The Specter of Winesburg, Ohio

I’ve been teaching the novel Winesburg, Ohioby Sherwood Anderson as a way into rhetorical analysis of personal events for the last 13 years. Every so often I’m impressed to see some of my first year students have been assigned the book in high school, but most have never heard of the author, let alone the title of Anderson’s best work of fiction. For the last 10 years I’ve shown my students images of Clyde, Ohio, the town that was the original backdrop for the novel. Clyde was one Anderson’s childhood hometowns (Elyria, Ohio, being the other).

Main Street of Clyde, Ohio—A place of hope or loss?

The first time I went to Clyde was in 2001, two months before 9/11. I returned to Clyde in 2005, 2006, 2011 and this year. As the years have passed, I’ve watched Clyde’s Main Street deteriorate to a bunch of empty buildings, but in the last two years I’ve seen Main Street try to revive itself. Although the town’s only local newspaper has moved to smaller offices, Main Street now has a coffee shop, a martial arts school, and no less than 4 places to get your hair done. The old office of the Clyde Enterprise is now a Green business, and the street is lined with hanging flower baskets and many empty store fronts. How is Clyde’s Main Street supposed to compete with the Wal-Mart where overweight shoppers smoking in Jazzys and Hoverounds are in constant interchange from the automated In and Out doors? Starbucks, Burger King and every other corporate dump that has invaded the farmlands lost by farmers who can no longer afford to work the land have left no room for small business.

The Whirlpool corporation, the largest employer in Clyde, owns so much land that twenty high school football teams could play games at the same time. And even though Whirlpool has been making machines for over 20 years in Clyde, they have no clue how a suspicious cancer cluster has effected more than 25 children (the EPA says Whirlpool’s pollution output is below regulated levels).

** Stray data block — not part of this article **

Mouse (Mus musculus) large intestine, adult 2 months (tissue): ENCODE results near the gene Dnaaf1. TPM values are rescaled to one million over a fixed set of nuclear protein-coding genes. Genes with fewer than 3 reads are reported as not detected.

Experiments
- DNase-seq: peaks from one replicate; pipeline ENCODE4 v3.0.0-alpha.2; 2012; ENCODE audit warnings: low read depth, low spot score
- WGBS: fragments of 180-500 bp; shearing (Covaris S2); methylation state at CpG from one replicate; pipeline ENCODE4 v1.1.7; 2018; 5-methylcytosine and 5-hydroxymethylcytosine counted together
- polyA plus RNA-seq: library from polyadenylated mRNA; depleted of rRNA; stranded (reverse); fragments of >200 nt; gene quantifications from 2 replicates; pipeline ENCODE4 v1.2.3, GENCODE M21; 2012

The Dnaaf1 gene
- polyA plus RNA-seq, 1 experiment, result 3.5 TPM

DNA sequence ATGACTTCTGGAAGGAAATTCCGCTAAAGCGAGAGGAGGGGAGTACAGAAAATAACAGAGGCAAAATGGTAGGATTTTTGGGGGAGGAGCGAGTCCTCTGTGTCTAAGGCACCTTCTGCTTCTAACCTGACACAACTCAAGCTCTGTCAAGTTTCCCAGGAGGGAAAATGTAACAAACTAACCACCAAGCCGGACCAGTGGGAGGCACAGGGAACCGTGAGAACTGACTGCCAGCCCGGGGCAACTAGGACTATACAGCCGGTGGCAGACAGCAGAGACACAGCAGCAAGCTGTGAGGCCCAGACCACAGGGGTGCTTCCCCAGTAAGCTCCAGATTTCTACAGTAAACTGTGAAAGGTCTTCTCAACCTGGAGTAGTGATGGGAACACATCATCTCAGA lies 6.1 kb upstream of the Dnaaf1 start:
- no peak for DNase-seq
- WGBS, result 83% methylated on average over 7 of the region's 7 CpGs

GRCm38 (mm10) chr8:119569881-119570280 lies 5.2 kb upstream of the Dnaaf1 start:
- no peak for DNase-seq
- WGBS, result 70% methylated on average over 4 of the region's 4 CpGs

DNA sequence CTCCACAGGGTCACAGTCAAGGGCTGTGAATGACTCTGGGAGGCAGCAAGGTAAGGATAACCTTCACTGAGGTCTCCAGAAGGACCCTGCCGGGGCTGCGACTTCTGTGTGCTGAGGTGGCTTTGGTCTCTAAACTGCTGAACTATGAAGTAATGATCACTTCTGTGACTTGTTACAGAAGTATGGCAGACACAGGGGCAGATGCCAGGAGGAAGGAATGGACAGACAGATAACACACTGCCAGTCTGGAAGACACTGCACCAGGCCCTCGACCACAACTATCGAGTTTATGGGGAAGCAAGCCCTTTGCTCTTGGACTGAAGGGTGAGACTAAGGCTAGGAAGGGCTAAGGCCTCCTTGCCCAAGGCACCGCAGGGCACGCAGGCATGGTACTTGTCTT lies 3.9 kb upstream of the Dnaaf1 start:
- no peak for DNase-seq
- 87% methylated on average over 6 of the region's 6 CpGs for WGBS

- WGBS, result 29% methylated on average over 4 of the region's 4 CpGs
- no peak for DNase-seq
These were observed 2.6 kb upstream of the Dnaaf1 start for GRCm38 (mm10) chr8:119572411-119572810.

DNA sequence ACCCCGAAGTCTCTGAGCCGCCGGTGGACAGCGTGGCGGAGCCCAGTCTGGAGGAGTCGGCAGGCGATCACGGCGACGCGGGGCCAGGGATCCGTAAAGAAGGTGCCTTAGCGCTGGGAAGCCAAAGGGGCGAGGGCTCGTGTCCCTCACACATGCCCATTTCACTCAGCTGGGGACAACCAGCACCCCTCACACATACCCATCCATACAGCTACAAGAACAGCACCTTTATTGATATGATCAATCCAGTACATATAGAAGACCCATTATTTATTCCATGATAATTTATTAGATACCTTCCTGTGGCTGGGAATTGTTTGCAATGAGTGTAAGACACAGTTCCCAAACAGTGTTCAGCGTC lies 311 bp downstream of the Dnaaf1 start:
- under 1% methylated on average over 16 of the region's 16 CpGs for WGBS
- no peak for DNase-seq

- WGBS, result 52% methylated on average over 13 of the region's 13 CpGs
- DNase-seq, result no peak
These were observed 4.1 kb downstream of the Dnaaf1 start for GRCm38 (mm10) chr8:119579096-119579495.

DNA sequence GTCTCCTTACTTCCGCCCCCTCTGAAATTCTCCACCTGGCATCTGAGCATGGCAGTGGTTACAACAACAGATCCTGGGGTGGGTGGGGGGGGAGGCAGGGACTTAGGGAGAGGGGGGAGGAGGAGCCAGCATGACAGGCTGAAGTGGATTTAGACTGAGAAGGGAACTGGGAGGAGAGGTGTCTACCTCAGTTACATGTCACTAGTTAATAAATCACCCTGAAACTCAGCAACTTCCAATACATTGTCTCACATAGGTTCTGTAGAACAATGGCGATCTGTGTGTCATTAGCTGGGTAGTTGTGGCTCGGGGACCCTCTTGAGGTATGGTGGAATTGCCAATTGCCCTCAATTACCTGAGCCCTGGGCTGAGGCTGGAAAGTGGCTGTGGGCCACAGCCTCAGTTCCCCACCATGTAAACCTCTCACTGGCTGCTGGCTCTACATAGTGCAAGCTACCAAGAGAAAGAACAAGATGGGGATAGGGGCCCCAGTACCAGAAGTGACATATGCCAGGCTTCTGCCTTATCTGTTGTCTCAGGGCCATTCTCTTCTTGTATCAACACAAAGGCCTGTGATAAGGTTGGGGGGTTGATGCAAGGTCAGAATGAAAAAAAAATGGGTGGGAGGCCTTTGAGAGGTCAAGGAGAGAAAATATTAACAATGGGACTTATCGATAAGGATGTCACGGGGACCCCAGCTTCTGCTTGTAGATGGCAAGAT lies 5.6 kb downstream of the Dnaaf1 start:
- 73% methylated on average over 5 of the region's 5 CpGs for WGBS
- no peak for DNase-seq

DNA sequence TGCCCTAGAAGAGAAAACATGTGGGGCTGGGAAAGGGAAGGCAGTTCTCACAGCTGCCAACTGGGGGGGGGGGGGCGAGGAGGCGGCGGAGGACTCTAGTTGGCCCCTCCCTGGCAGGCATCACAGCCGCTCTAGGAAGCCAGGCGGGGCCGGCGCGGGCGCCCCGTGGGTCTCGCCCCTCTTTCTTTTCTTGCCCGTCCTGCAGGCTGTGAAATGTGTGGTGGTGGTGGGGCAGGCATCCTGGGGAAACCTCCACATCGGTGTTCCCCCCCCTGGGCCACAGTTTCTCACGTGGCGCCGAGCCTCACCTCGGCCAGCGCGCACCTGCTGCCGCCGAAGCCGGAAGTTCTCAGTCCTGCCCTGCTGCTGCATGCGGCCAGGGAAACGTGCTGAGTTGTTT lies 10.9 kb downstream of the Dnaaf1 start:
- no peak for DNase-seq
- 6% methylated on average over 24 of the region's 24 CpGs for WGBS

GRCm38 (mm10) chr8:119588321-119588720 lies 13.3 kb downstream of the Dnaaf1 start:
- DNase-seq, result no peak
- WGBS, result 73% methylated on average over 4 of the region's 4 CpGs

When you’re done getting your hair cut, grab a drink!

I have loved this small town for two reasons—because Clyde still has the very human soul that Anderson cared so much about, and because Clyde’s Main Street has been fighting for decades to ensure that her bricks, sidewalks and storefronts aren’t bulldozed for a Home Depot or an expansion of Whirlpool. Still, it’s clear that Clyde’s center, like the Main Streets around the nation, is fighting a battle it can not win. People love the idea of supporting local businesses, but they love saving money and convenience shopping even more. There are only so many hair-care stores that can occupy shops within two blocks, and I haven’t the heart to return to Clyde’s Main Street to see every storefront empty and/or boarded-up, buildings crumbling or cars driving by in search of somewhere else to go. I’m leaving here with little hope and a better understanding of why this little town meant so much to Anderson.

The residents of Clyde are a microcosm of all Americans. They have pets they love, drug problems, broken homes, happy marriages, healthy newborns, funerals and high school graduates, and they also have a world that is crumbling all around them. Like all Americans they rest their hope in the corporations that feed the super-rich and give them flat-screen TVs and car loans at 5%—just enough to make them shut-the-fuck-up and ignore the structure of our society. I’m worried that it is too late.